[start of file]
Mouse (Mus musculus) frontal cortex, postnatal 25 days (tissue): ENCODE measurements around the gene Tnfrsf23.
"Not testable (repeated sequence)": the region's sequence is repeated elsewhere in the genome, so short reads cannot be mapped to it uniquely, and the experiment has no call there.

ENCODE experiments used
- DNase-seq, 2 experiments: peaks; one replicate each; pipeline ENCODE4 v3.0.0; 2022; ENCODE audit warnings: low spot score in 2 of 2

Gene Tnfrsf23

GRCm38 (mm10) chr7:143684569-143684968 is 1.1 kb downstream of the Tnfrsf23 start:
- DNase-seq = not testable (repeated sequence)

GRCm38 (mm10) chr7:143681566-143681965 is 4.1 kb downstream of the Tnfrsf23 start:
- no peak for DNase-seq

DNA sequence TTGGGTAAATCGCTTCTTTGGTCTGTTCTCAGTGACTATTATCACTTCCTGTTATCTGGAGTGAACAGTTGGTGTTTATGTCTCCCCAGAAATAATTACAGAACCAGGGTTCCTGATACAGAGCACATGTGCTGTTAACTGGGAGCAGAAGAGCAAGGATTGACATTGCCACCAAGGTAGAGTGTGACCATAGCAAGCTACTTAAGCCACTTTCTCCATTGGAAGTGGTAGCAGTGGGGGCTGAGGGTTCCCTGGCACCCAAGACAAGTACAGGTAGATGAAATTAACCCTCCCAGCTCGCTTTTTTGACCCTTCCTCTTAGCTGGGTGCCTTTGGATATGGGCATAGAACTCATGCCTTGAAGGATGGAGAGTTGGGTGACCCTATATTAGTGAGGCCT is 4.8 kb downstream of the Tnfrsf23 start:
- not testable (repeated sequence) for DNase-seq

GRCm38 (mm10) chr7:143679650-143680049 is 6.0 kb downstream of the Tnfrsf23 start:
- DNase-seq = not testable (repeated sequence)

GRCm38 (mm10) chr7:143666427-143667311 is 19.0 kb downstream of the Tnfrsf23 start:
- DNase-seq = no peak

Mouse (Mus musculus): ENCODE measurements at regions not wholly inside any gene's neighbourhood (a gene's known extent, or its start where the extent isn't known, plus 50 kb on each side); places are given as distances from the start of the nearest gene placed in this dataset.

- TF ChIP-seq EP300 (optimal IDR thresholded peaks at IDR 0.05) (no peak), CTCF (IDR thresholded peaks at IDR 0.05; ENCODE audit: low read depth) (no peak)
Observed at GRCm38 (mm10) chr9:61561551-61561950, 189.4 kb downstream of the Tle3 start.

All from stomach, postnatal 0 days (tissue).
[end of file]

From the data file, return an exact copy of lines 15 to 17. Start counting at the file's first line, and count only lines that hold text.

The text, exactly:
- DNase-seq = no peak

Mouse (Mus musculus): ENCODE measurements at regions not wholly inside any gene's neighbourhood (a gene's known extent, or its start where the extent isn't known, plus 50 kb on each side); places are given as distances from the start of the nearest gene placed in this dataset.

- TF ChIP-seq EP300 (optimal IDR thresholded peaks at IDR 0.05) (no peak), CTCF (IDR thresholded peaks at IDR 0.05; ENCODE audit: low read depth) (no peak)